Politicians engaging in conversations about football can be cringe-worthy. Older readers will remember with horror the Fast Show’s Roger Nouveau, who I have made a passing reference to here in the past. While Crouch is a proper fan who will handle the review with sensitivity, on reading the Government’s Terms of Reference for its review I worry there might be some classic Nouveau moments in store. As it stands, the Government sees its role as potentially commenting on things like changes to club badges or how clubs engage with fans in a structured way. Played badly, these could feature on YouTube clips for a generation.

Do politicians really have anything to say about whether badges should be designed differently? Surely not.

But potential Nouveau-isms aside, I’m more worried about the fact the review isn’t sufficiently framed as a levelling-up review. Nominally, it’s a review on the future of football governance; but the Terms of Reference make clear it’s more than this, as the reference to commenting on things like badges shows. And if it’s going to be more than this, then they should broaden this out so it takes a proper look at the role of clubs in local communities – and, crucially, how Government can help them enhance their role.

Again, it makes sense for politicians to talk about issues such as financial sustainability, they should unquestionably have a view on how clubs can better support local people practically. The Government’s review should be a companion piece to their various levelling up reviews and funds. It should ultimately sit within Neil O’Brien’s (growing) orbit.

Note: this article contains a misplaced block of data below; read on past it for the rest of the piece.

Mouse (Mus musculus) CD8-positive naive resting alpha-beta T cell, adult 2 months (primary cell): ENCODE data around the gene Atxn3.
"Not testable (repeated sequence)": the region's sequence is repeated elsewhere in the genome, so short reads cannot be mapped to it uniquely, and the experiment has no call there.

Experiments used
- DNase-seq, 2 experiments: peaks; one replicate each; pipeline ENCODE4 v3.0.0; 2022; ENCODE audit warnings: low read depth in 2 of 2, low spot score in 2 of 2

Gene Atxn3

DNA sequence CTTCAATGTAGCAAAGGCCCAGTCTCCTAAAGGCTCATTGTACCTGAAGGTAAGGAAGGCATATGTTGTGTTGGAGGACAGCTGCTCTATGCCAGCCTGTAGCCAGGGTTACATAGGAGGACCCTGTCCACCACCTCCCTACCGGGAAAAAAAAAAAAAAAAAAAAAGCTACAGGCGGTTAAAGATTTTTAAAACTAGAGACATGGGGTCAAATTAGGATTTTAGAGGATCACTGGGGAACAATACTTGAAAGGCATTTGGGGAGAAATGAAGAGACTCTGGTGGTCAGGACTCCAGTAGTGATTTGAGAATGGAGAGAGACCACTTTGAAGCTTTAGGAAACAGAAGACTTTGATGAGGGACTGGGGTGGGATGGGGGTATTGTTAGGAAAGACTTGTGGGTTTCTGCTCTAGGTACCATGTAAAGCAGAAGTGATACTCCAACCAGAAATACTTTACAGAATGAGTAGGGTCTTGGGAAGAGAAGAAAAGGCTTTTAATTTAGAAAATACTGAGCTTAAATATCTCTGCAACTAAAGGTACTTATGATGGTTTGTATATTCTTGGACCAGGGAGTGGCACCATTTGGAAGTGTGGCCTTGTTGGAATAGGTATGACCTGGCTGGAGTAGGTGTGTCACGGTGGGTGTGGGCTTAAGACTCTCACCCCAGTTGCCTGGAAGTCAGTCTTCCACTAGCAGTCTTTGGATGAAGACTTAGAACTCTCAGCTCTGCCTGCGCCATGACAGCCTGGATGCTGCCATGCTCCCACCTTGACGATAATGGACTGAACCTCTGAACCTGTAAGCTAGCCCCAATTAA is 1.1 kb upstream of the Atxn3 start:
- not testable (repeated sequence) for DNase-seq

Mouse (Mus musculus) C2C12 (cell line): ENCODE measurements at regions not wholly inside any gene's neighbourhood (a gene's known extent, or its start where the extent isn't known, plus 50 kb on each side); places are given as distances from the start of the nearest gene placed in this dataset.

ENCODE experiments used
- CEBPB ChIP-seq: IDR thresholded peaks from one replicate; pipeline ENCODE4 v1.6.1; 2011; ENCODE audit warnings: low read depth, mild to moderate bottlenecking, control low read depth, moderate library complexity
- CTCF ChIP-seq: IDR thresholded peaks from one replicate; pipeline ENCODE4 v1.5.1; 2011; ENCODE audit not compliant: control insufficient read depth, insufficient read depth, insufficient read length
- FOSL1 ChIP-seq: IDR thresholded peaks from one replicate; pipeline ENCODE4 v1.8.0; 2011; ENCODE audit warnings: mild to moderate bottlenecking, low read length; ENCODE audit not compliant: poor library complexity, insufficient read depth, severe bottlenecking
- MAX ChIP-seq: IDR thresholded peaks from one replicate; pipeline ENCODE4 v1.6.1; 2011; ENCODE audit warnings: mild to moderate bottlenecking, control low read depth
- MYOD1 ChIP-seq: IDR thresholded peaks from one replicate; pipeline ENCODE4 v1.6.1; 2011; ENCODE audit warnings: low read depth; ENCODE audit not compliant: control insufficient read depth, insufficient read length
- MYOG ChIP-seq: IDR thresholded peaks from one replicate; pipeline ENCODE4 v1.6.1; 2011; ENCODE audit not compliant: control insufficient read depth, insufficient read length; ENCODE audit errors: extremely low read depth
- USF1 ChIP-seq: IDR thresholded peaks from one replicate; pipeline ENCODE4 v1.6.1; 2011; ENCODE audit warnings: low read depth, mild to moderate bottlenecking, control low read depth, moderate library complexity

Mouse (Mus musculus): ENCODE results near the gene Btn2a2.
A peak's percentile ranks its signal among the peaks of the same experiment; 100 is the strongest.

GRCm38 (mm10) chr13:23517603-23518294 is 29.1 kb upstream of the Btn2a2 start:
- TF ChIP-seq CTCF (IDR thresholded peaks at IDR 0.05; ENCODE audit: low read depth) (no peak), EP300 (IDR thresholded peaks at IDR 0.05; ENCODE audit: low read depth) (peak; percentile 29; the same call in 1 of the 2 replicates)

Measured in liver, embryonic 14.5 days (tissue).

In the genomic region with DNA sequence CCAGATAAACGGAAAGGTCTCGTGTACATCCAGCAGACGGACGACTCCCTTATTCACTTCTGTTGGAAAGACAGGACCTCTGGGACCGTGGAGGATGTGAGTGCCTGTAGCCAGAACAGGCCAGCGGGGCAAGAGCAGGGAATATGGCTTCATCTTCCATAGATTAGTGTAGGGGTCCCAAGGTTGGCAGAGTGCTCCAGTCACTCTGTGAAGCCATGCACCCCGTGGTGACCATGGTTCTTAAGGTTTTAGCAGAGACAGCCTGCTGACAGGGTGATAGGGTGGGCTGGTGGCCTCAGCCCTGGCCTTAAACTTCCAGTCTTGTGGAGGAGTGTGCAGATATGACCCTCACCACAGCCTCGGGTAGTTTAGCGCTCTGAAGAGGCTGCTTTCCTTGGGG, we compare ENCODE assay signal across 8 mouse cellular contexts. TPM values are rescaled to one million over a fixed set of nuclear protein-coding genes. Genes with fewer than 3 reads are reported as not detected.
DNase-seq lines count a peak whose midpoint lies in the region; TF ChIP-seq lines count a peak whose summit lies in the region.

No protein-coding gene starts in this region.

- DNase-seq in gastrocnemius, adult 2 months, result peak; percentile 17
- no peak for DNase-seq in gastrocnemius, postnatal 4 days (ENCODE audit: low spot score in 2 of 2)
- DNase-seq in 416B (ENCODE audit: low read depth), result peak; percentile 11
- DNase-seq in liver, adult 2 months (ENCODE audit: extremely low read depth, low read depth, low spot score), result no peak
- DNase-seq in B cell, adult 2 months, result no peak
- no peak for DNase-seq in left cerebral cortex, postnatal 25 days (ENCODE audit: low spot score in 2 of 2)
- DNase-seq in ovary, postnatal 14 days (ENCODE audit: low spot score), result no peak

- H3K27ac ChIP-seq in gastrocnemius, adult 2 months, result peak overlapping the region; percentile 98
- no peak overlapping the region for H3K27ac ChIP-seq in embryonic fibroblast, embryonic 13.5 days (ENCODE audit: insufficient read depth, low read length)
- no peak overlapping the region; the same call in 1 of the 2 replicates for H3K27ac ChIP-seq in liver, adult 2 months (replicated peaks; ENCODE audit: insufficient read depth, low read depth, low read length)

What would this help from Government involve? Different clubs’ needs will vary massively, depending on their own size and wealth – and indeed on the size of the wealth of the towns and cities in which they sit.

Broadly speaking, the bigger Championship clubs have well-funded and well-structured community trusts, and outreach is widespread and effective. Smaller clubs’ outreach and effectiveness differ wildly. Some of the bigger clubs might just need things like planning permission to extend their training facilities to offer more opportunities for local kids to play, regardless of their ability. Smaller, less wealthy clubs might need basic funding to provide, say, support for their mental health outreach to young men.

Non-league clubs might need more fundamental funding for an all-weather pitch and floodlights so they can expand the number of kids’ teams they can run. Non-league clubs might also need lighter regulations to allow them to create social clubs that basically act as cheap pubs (this is a growing phenomenon).

Help will vary, but the point is this: from the biggest Championship clubs, down to the smallest non-league clubs at the bottom of the pyramid, football clubs are quietly delivering sporting opportunities, charitable services and raw passion and pride to local people. There is a massive network of clubs and fans already in place.

Rather than trying to create new institutions and dozens of new schemes and funds, the Government should put these clubs at the heart of its levelling up agenda – and the football review should be the place to begin this in earnest. The Terms of Reference should be amended to allow them to do this.